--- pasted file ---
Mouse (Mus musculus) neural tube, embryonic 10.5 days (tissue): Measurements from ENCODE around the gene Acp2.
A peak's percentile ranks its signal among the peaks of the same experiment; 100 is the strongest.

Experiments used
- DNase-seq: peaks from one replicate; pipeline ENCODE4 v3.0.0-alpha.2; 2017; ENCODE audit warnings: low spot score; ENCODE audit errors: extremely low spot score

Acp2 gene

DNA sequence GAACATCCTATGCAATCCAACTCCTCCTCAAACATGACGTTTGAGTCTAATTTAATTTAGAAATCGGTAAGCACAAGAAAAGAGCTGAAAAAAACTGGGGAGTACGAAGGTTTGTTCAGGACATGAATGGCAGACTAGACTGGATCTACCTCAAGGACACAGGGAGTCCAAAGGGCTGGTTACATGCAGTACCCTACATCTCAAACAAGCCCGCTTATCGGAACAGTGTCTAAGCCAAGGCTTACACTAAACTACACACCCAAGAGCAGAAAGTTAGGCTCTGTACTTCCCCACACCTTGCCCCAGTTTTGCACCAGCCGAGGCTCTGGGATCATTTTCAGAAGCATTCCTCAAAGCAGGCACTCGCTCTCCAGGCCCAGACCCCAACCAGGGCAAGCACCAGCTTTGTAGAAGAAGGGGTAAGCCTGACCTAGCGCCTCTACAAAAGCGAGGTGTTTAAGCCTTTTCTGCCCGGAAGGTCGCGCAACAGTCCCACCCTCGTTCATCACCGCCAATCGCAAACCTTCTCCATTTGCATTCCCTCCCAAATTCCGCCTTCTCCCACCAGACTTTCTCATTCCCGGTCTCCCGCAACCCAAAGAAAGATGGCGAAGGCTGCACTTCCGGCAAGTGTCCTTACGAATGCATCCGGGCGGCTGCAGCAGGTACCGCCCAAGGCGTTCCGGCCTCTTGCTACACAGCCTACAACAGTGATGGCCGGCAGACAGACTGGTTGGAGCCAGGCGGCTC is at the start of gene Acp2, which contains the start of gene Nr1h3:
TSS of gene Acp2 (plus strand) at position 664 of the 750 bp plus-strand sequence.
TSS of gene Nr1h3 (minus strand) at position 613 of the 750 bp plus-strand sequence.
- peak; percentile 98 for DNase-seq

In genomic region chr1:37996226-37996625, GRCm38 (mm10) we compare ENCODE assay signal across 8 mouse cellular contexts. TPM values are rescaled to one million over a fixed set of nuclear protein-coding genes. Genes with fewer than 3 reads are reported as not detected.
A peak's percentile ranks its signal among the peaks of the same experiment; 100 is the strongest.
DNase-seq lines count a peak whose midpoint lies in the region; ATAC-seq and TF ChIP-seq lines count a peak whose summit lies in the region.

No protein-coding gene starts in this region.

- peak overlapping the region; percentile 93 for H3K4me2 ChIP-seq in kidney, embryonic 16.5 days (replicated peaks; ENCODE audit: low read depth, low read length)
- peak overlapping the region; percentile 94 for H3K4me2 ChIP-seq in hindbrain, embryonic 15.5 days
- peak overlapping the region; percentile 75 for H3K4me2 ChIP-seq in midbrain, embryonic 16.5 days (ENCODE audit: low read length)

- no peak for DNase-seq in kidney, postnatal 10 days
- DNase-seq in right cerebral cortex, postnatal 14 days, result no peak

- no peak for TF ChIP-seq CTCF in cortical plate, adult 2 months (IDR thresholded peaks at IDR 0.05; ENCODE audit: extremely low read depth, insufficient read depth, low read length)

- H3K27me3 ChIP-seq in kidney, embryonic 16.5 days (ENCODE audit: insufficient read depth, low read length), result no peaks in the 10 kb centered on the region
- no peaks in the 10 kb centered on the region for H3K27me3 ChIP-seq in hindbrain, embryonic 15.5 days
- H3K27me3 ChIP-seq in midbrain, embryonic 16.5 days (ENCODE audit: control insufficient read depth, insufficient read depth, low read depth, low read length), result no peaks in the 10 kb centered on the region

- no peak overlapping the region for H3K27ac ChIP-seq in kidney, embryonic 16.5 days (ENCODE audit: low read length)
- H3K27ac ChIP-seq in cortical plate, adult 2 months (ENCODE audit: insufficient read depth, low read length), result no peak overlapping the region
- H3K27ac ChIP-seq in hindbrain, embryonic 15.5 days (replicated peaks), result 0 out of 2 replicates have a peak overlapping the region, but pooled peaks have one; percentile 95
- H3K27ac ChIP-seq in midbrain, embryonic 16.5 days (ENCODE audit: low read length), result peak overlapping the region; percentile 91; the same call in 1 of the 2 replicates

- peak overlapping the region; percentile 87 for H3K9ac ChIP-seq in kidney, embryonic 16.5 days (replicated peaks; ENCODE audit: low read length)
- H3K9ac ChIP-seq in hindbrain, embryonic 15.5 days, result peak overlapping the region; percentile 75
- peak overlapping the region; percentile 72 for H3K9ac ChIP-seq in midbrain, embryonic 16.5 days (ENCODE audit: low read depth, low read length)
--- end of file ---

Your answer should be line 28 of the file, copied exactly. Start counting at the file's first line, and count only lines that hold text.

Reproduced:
- H3K9ac ChIP-seq in hindbrain, embryonic 15.5 days, result peak overlapping the region; percentile 75